The Last Days of Chez Nous (1992)

Genres - Comedy Drama  |   Sub-Genres - Family Drama, Marriage Drama  |   Release Date - Feb 26, 1993 (USA - Unknown)  |   Run Time - 96 min.  |   Countries - Australia  |   MPAA Rating - R
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Review by Michael Costello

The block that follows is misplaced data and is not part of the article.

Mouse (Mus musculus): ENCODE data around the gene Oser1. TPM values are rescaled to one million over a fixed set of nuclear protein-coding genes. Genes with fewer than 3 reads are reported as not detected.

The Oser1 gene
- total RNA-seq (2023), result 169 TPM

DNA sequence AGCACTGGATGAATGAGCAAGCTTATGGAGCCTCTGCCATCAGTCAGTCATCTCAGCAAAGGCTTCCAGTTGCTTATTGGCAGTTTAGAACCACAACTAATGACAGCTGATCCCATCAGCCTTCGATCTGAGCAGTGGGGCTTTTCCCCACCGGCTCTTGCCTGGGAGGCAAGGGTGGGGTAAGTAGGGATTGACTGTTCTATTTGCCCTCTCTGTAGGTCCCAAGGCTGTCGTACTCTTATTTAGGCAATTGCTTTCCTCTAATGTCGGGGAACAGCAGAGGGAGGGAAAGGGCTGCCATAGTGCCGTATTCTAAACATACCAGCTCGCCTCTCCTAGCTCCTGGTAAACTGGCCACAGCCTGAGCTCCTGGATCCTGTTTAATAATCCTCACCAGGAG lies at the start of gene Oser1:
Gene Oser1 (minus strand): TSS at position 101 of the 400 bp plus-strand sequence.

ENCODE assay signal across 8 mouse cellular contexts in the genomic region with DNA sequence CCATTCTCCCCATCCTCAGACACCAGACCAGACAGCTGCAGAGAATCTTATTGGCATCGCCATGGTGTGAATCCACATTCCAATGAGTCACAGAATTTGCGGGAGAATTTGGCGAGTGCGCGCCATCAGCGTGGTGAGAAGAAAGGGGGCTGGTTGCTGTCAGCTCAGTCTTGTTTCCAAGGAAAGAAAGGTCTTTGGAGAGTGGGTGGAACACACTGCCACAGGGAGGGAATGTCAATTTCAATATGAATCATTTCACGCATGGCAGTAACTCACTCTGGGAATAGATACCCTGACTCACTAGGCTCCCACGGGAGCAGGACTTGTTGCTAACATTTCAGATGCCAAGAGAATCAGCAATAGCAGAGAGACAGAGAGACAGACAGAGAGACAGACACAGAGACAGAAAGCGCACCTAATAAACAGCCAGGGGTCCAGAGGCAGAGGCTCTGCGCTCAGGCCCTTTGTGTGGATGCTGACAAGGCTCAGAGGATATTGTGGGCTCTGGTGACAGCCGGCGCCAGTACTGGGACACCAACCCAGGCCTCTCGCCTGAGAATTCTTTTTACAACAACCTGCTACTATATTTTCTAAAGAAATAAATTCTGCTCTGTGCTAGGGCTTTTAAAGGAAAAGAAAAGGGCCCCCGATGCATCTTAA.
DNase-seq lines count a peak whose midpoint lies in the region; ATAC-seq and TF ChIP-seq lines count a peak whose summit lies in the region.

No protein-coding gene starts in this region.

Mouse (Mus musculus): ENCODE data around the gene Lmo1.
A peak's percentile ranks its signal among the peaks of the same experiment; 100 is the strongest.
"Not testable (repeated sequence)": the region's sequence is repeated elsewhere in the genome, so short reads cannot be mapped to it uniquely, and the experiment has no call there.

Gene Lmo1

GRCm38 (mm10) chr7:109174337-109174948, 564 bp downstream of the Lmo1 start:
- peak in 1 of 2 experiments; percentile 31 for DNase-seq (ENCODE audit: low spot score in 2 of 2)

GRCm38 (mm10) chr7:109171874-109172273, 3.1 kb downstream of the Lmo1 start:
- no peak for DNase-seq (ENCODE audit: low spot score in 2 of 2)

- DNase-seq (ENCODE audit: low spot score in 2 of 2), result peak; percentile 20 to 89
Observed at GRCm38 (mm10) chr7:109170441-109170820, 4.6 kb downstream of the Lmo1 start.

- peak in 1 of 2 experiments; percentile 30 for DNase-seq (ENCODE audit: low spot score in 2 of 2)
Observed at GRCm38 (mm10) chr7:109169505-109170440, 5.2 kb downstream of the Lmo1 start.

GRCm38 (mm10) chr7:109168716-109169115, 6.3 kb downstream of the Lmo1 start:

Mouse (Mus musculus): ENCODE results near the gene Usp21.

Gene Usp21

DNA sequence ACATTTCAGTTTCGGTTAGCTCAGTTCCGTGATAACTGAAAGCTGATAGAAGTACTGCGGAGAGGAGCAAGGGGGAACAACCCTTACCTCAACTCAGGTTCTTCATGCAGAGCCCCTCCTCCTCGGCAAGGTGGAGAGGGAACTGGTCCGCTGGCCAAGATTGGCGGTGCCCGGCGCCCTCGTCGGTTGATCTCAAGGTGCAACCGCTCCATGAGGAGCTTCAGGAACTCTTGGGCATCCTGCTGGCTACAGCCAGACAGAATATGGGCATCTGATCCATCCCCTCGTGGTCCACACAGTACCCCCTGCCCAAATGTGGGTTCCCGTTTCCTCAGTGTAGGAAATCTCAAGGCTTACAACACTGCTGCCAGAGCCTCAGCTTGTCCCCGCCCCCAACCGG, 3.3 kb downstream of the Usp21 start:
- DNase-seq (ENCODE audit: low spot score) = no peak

Gillian Armstrong is often thought of as a feminist director, and while this film does focus on a woman, the director's methods are too ambiguous and subtle and her effects too complex to allow this brilliant anatomy of the end of a relationship to be thought of as a women's film. The film presents a situation not uncommon in the kind of bohemian ménage it depicts, one which usually works to the disadvantage of the wife: when the couple reaches a certain age, the husband is without the guilt or hypocrisy which often prevents his more conventional counterparts from looking elsewhere for fulfillment, sexual or otherwise. Beth (Lisa Harrow), a successful Australian writer, knows that her marriage to the egotistical J.P. Bruno Ganz is winding down, and that their issues may be insurmountable, but it's not until her younger sister, Vicki (Kerry Fox), arrives that the wheels of change begin to move. In a film that portrays all three of these characters as being restless, dissatisfied, vaguely resentful and ready for change, there's remarkably little melodrama or anger in the way things develop. Events flow naturally, and little seems to be happening, but Armstrong's camera is a keen observer of the quick glances, expressions of hurt, and shifting body language that reveal exactly what's under the skin of its characters. It's a measure of the film's success that when it's over, we don't dislike any of these people, even the potentially repellent J.P. or the ditsy Vicki, but see that everything simply happened as it had to.